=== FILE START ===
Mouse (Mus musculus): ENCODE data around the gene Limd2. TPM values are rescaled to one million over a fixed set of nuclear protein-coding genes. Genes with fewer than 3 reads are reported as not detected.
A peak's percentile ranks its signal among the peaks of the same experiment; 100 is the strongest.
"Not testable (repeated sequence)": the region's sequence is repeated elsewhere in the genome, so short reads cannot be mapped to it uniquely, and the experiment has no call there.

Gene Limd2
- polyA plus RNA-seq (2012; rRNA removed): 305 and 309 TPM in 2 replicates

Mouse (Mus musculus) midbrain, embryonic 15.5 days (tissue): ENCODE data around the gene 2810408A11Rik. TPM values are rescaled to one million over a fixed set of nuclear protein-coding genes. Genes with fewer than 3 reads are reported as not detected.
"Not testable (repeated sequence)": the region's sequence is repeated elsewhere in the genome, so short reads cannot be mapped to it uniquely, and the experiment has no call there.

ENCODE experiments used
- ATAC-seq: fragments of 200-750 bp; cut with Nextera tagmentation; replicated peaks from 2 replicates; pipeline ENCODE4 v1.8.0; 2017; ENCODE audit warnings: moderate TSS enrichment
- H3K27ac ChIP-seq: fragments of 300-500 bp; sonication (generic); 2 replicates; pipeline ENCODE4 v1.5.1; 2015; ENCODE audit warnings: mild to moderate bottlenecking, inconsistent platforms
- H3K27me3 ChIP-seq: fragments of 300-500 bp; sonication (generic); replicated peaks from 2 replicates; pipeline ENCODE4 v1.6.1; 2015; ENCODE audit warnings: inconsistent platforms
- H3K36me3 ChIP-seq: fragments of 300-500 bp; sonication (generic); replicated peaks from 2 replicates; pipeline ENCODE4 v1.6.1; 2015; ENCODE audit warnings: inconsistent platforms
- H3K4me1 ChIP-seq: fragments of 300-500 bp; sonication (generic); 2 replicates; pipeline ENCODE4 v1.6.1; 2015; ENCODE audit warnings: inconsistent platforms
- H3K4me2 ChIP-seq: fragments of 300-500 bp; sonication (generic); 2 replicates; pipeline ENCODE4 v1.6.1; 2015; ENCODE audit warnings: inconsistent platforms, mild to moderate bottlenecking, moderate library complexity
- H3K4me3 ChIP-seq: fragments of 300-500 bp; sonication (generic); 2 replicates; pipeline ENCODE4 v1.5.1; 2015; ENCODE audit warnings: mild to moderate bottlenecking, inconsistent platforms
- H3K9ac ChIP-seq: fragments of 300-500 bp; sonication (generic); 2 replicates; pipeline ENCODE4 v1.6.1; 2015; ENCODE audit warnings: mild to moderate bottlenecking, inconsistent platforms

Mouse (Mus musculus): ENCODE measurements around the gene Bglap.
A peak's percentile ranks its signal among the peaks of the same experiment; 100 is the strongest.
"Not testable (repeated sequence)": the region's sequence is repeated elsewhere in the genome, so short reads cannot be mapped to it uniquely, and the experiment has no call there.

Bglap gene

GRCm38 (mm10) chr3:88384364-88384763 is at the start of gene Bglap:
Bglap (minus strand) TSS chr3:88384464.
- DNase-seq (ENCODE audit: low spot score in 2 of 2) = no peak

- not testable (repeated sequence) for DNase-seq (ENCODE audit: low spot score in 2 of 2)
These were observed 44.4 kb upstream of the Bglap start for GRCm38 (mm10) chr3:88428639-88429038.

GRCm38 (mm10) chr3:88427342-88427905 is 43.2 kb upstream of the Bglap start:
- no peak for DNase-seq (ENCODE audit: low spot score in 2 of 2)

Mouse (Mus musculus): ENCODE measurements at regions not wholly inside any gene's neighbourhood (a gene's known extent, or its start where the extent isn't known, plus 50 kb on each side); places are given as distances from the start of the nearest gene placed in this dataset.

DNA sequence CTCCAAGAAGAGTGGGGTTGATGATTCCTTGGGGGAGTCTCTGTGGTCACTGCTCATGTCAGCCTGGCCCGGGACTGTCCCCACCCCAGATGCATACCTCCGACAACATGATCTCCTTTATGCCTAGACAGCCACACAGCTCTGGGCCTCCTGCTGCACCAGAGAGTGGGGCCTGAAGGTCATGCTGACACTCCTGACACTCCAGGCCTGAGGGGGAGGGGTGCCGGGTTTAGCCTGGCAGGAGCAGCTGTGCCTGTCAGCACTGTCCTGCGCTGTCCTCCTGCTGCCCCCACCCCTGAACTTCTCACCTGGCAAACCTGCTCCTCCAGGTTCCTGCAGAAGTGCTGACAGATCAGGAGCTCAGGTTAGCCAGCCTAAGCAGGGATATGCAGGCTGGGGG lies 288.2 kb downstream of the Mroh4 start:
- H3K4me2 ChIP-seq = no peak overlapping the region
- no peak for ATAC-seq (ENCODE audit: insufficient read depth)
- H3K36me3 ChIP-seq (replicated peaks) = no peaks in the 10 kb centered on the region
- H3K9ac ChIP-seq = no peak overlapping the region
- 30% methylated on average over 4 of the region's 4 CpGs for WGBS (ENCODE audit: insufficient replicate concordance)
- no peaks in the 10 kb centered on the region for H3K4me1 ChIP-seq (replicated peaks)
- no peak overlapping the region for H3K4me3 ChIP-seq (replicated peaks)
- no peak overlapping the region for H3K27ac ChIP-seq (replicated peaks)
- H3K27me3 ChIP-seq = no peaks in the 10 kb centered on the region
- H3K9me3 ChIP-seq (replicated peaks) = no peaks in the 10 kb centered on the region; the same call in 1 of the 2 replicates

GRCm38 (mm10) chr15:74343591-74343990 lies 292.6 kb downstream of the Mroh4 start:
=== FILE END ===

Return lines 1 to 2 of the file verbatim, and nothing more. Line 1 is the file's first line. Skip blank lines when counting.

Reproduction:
Mouse (Mus musculus): ENCODE data around the gene Limd2. TPM values are rescaled to one million over a fixed set of nuclear protein-coding genes. Genes with fewer than 3 reads are reported as not detected.
A peak's percentile ranks its signal among the peaks of the same experiment; 100 is the strongest.